Outdoor lighting is a necessity in our society. From amenities like streetlights to facade lighting and promotional lighting, our towns and cities are illuminated in a myriad of ways.
There are many things to consider when designing and implementing exterior lighting. Primary thoughts should be centred around the environment itself and human activity within the space.
Types of exterior lighting
Lighting the outdoors can be beneficial in many ways, from enabling people to perform work to providing safety and visual enhancement. Lighting for safety is one of the most common purposes of exterior lighting. Street and path lighting belong in this category as well as carpark lighting and even your front porch. Lighting for safety generally demands that the space is evenly lit.
Promotional lighting comprises of façade and event lighting as well as highlights for sculptures. The idea is to create beacons of interest with dramatic shadow and lights effects using white or coloured light to attract the public.
Lighting for comfort is used in places of calm, where people should slow their pace of life and socialise. Pockets of warm low-level light create comfortable surroundings. Under bench lighting and small bollards can be used as well as portable table lamps.
Categories of exterior lighting
- Private lighting – Lighting for privately owned spaces can be as creative and free as the client’s design spirit. Though exterior light fittings still need to be compliant with the regulations for exterior spaces.
- Public lighting – Lighting for public spaces requires compliance with regulations for safety and security. Average light levels and uniformity are as important as individual council guidelines. Lighting designs should be as creative as possible within the restrains of the regulations.
Considering the context of outdoor light
Context is everything when it comes to outdoor lighting. As a general rule: “Less is more.” The human eye adapts to low light levels fairly quickly. Over-lit exterior spaces may be not just a waste of energy but also a source of discomfort, visual disturbance and even contribute to light pollution.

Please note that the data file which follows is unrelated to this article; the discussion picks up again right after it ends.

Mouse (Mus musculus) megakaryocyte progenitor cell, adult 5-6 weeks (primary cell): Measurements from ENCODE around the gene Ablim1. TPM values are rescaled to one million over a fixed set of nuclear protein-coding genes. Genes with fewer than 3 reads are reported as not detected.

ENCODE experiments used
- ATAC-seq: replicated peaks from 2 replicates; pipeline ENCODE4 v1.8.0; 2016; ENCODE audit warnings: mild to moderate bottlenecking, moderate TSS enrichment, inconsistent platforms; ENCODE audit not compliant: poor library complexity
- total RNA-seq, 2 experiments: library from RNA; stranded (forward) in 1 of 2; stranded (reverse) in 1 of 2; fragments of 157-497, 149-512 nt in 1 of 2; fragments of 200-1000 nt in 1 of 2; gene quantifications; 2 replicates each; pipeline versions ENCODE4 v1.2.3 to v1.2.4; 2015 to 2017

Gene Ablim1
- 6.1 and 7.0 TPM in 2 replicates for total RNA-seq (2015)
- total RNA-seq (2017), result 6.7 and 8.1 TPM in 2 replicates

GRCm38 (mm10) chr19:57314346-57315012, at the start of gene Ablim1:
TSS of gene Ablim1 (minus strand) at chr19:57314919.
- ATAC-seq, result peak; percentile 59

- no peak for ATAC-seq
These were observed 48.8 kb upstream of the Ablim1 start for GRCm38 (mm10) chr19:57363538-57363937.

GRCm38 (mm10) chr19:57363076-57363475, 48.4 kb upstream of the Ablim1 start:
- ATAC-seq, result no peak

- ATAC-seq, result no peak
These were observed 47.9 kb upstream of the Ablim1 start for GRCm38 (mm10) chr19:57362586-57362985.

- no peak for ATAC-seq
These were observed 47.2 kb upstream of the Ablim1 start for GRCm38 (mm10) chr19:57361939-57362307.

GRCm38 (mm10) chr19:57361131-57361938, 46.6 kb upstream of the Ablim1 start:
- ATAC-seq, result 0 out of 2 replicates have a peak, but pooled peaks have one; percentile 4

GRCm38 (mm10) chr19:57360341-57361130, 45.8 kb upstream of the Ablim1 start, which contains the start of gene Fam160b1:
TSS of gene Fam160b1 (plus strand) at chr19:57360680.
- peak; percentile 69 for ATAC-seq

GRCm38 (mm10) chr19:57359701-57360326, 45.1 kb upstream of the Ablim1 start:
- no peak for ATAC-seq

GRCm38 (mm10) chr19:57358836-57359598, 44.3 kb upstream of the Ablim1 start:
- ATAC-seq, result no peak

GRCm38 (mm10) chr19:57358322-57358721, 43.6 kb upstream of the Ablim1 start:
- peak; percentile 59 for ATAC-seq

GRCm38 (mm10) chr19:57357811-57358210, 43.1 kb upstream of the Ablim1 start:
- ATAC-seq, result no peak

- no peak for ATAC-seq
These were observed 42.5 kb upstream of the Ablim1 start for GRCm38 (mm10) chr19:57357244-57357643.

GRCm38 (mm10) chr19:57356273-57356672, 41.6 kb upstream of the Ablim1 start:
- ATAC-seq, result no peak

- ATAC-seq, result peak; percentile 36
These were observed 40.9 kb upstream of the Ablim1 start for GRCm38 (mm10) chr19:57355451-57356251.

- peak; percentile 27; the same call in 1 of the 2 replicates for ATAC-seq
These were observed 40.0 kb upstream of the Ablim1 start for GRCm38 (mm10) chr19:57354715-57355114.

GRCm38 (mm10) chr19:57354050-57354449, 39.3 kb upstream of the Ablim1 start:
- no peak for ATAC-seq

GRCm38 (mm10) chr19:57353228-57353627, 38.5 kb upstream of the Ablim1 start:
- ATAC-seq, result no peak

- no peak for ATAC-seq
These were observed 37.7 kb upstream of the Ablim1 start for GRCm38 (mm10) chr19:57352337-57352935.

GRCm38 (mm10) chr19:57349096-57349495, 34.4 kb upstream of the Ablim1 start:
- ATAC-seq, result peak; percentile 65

In an outdoor environment, it’s important to think carefully about the character and history of the space and its surroundings. The façade of a church demands a differently lit façade to that of a shopping centre. Urban and rural lit environments may vary for example, as will public and private spaces. It’s essential to consider factors such as the safety and comfort of those using the space too, alongside the impact of light on the surrounding environment. The climate and location in the world will also play a part in determining your lighting solutions. Think about city development and the economic growth of the area for example.
Planning and implementing outdoor lighting
A long list of practical issues will be considered by the LAPD team when planning and implementing exterior lighting for a client.
- Clients perception of light. Does the client or architect have a specific brief and image of the finished lighting design project in mind, or has a primary design goal been established? If so, our team will collaborate towards a shared vision.
- The placement of light and drivers. Should be hidden from view and out of reach from the public. Take Brick Lane Minaret’s decorative totems as an example – designed to stand out at every viewpoint, leading visitors to the centre of Brick Lane, whilst being readily maintained.
- Light colour. The colour of your lighting can dramatically affect the mood you create. Will you opt for warm white, cool white, RGB or RGBW? As well as the colours themselves, our specialist team of lighting consultants consider the balance of brightness, contrast and saturation of colour.